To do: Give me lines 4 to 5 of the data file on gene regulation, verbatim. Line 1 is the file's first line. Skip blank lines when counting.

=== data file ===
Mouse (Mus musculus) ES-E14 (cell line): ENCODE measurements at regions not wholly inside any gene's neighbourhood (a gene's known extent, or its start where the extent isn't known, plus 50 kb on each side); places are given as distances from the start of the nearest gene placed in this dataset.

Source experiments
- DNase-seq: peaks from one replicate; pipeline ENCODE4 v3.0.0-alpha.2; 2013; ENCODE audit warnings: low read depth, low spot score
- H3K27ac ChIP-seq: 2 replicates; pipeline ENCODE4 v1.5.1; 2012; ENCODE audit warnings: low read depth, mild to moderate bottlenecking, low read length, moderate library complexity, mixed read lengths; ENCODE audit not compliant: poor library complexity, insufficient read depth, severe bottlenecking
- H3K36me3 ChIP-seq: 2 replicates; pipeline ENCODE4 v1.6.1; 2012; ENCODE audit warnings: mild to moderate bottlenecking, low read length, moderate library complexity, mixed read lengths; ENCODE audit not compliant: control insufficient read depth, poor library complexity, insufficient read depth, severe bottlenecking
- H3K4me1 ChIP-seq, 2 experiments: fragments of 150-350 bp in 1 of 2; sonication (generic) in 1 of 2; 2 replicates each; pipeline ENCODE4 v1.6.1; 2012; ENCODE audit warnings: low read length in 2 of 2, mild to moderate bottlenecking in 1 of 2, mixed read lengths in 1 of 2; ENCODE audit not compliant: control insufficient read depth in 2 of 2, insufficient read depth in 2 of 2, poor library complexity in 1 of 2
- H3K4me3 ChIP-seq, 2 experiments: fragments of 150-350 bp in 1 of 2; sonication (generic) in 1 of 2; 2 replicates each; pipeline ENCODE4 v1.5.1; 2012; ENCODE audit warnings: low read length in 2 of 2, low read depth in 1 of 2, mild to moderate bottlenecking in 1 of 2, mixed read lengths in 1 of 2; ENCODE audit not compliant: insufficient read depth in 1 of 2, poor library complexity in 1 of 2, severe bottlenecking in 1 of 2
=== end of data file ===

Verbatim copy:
- H3K27ac ChIP-seq: 2 replicates; pipeline ENCODE4 v1.5.1; 2012; ENCODE audit warnings: low read depth, mild to moderate bottlenecking, low read length, moderate library complexity, mixed read lengths; ENCODE audit not compliant: poor library complexity, insufficient read depth, severe bottlenecking
- H3K36me3 ChIP-seq: 2 replicates; pipeline ENCODE4 v1.6.1; 2012; ENCODE audit warnings: mild to moderate bottlenecking, low read length, moderate library complexity, mixed read lengths; ENCODE audit not compliant: control insufficient read depth, poor library complexity, insufficient read depth, severe bottlenecking